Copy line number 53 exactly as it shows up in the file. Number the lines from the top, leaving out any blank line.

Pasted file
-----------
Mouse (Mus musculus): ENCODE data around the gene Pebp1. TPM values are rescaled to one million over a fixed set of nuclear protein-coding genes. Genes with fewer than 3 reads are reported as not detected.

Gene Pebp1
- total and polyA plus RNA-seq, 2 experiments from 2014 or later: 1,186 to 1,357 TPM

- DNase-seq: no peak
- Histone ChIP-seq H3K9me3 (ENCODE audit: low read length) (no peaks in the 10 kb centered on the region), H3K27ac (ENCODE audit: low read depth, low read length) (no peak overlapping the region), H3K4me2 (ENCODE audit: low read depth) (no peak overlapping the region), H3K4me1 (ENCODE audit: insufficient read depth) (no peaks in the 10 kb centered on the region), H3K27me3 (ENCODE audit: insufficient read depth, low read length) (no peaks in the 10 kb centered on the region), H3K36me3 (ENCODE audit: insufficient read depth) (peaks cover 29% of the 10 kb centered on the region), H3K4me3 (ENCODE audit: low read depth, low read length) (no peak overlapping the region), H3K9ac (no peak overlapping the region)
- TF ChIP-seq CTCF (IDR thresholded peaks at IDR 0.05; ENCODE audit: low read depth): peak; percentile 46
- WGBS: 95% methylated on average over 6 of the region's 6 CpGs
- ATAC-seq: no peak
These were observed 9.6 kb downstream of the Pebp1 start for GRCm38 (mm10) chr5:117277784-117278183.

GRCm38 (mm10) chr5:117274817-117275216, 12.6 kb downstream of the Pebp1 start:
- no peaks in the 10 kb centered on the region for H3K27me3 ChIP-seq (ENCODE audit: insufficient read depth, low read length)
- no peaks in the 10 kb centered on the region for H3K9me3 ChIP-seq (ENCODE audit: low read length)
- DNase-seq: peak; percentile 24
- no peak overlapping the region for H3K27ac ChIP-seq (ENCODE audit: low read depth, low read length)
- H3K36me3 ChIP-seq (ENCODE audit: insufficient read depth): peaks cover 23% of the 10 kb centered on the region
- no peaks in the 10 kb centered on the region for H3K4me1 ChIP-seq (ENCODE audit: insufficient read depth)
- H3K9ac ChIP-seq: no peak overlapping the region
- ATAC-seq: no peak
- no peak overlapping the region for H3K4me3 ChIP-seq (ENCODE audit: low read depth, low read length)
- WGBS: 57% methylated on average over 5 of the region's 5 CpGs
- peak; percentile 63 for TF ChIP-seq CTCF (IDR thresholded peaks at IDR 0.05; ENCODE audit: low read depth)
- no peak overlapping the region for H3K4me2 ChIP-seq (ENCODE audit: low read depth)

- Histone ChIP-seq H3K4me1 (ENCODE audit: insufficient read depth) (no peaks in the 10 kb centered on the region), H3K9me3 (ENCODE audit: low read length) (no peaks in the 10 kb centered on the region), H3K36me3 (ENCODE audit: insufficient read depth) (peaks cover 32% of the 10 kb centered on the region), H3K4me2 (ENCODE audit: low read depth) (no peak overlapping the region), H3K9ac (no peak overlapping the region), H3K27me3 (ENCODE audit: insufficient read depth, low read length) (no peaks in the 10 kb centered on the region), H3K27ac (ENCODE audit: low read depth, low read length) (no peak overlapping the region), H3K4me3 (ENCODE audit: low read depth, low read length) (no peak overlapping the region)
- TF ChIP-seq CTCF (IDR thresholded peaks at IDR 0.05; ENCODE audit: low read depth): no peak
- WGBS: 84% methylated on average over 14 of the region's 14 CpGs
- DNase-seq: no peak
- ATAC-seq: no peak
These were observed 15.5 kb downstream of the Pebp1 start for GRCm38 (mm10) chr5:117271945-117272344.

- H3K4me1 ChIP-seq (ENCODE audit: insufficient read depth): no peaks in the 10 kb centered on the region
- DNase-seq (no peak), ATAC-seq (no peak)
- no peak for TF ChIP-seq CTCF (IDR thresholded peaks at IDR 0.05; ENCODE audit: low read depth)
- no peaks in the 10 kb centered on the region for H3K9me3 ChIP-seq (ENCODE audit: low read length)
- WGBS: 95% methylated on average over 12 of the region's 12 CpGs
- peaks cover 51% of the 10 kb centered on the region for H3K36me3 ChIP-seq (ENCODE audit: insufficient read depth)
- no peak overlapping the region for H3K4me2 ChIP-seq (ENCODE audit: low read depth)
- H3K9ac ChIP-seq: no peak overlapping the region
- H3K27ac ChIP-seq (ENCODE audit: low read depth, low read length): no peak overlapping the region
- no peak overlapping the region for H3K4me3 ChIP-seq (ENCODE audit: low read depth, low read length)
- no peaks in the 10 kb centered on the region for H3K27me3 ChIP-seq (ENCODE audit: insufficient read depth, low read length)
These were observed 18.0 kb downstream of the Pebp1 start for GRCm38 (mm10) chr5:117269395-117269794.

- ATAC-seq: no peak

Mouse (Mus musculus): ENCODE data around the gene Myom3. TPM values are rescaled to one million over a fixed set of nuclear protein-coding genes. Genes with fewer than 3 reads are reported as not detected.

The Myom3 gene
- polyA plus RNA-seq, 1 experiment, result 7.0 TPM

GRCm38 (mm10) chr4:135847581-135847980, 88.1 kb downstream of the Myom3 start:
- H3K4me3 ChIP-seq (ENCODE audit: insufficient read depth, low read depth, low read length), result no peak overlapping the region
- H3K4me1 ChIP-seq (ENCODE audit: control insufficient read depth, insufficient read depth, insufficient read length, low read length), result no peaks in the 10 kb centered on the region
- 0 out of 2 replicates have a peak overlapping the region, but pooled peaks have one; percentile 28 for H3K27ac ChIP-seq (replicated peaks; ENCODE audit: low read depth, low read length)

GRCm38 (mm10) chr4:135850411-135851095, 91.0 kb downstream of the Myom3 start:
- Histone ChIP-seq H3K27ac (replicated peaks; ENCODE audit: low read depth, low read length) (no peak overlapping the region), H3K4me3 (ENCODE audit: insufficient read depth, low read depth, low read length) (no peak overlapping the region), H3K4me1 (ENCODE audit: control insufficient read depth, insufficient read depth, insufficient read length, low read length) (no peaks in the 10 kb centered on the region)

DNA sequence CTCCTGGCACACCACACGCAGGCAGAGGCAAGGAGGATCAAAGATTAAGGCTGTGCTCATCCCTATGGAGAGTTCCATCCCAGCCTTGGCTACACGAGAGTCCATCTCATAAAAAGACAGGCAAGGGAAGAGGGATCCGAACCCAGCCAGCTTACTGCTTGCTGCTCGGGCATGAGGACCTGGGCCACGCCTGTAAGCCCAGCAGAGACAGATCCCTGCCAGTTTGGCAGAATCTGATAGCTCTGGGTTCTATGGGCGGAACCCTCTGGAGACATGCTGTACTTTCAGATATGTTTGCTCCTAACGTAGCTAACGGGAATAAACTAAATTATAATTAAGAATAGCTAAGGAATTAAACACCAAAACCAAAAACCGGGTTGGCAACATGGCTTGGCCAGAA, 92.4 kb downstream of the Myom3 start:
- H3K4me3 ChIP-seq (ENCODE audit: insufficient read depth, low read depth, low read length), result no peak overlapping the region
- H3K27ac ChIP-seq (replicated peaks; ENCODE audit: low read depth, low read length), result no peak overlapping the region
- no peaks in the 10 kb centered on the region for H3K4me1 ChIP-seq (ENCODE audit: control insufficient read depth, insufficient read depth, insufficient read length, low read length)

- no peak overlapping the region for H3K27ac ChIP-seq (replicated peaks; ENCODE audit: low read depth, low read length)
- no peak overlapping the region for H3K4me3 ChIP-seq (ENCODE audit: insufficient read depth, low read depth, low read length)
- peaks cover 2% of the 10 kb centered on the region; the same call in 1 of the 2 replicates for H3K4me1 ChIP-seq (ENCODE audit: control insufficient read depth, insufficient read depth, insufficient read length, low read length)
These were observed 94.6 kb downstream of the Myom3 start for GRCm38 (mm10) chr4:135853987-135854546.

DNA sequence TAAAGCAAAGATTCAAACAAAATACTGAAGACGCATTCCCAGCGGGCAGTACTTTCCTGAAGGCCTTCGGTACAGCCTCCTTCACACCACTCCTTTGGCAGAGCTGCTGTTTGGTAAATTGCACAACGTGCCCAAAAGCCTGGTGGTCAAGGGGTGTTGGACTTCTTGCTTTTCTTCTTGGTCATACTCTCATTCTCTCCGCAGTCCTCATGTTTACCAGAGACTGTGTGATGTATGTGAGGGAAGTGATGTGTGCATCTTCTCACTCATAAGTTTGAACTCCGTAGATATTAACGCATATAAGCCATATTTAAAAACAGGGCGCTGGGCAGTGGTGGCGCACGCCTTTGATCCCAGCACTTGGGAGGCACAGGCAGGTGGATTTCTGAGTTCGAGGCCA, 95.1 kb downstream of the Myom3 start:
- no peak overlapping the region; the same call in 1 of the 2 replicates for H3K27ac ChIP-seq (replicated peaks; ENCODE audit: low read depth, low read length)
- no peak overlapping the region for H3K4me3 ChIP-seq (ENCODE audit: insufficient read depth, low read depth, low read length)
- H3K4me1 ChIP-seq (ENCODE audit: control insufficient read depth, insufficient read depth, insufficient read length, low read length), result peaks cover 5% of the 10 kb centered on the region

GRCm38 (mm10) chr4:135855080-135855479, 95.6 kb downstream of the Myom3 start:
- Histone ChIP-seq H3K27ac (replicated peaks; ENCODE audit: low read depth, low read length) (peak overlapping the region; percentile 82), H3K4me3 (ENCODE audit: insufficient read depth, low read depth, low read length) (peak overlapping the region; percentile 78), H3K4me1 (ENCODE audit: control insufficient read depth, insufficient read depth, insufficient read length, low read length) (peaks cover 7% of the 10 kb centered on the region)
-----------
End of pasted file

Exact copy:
- H3K27ac ChIP-seq (replicated peaks; ENCODE audit: low read depth, low read length), result no peak overlapping the region